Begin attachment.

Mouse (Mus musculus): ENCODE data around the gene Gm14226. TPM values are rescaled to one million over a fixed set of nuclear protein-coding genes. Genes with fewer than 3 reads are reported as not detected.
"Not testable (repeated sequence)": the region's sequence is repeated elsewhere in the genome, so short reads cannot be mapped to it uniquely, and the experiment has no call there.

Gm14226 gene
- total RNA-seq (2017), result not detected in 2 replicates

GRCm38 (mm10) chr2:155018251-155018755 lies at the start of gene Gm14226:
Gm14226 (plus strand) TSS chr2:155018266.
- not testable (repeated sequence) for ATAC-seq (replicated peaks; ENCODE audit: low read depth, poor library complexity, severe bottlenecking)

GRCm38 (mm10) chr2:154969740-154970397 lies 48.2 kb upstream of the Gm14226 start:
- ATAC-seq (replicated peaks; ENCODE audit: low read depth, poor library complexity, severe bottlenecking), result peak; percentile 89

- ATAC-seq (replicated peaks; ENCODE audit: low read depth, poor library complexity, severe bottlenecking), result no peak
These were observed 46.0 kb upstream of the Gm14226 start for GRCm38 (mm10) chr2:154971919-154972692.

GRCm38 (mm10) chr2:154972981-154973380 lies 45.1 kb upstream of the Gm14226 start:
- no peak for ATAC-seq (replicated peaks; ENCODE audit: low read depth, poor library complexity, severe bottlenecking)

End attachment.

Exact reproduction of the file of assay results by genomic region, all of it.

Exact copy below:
Mouse (Mus musculus): ENCODE data around the gene Gm14226. TPM values are rescaled to one million over a fixed set of nuclear protein-coding genes. Genes with fewer than 3 reads are reported as not detected.
"Not testable (repeated sequence)": the region's sequence is repeated elsewhere in the genome, so short reads cannot be mapped to it uniquely, and the experiment has no call there.

Gm14226 gene
- total RNA-seq (2017), result not detected in 2 replicates

GRCm38 (mm10) chr2:155018251-155018755 lies at the start of gene Gm14226:
Gm14226 (plus strand) TSS chr2:155018266.
- not testable (repeated sequence) for ATAC-seq (replicated peaks; ENCODE audit: low read depth, poor library complexity, severe bottlenecking)

GRCm38 (mm10) chr2:154969740-154970397 lies 48.2 kb upstream of the Gm14226 start:
- ATAC-seq (replicated peaks; ENCODE audit: low read depth, poor library complexity, severe bottlenecking), result peak; percentile 89

- ATAC-seq (replicated peaks; ENCODE audit: low read depth, poor library complexity, severe bottlenecking), result no peak
These were observed 46.0 kb upstream of the Gm14226 start for GRCm38 (mm10) chr2:154971919-154972692.

GRCm38 (mm10) chr2:154972981-154973380 lies 45.1 kb upstream of the Gm14226 start:
- no peak for ATAC-seq (replicated peaks; ENCODE audit: low read depth, poor library complexity, severe bottlenecking)